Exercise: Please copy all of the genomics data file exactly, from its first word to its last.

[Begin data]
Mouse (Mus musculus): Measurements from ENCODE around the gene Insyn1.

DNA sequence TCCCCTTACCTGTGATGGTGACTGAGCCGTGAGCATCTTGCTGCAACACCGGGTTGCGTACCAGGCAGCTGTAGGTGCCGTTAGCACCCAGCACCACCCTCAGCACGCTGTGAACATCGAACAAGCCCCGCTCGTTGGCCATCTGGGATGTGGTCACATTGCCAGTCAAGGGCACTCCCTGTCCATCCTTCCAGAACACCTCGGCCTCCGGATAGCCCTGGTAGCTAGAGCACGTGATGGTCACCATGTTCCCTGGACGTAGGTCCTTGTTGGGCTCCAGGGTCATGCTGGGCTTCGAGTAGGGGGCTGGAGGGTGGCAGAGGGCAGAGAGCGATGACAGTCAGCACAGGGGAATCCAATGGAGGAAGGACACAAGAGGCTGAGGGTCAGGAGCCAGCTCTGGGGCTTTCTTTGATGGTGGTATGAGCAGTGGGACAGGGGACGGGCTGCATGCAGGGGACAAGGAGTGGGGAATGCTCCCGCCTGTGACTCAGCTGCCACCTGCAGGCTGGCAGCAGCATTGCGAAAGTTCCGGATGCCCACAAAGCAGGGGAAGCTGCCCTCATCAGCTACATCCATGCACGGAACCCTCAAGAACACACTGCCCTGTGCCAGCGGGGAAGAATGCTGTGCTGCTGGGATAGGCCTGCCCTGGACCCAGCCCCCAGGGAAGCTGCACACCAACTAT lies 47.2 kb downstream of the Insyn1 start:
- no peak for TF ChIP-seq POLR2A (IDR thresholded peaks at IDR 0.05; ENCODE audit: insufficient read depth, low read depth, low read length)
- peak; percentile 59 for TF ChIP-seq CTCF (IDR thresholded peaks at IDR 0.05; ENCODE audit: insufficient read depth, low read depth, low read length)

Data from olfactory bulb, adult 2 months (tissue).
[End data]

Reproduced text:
Mouse (Mus musculus): Measurements from ENCODE around the gene Insyn1.

DNA sequence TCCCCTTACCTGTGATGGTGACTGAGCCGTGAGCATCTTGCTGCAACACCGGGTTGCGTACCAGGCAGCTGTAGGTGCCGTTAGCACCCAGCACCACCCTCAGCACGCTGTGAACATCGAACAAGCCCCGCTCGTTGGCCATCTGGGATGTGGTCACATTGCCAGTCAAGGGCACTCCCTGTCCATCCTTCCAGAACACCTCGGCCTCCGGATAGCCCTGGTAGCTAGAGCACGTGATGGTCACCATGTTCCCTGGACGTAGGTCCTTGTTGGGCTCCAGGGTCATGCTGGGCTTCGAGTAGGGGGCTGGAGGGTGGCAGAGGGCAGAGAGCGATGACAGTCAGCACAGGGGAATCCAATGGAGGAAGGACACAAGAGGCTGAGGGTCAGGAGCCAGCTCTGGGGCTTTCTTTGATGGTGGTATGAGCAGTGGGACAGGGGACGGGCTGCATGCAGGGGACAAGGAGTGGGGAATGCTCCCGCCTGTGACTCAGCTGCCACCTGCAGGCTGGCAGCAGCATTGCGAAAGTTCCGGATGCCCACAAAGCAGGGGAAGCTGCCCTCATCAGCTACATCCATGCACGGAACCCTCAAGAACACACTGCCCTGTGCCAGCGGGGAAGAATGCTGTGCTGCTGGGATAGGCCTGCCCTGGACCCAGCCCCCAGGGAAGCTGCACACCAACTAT lies 47.2 kb downstream of the Insyn1 start:
- no peak for TF ChIP-seq POLR2A (IDR thresholded peaks at IDR 0.05; ENCODE audit: insufficient read depth, low read depth, low read length)
- peak; percentile 59 for TF ChIP-seq CTCF (IDR thresholded peaks at IDR 0.05; ENCODE audit: insufficient read depth, low read depth, low read length)

Data from olfactory bulb, adult 2 months (tissue).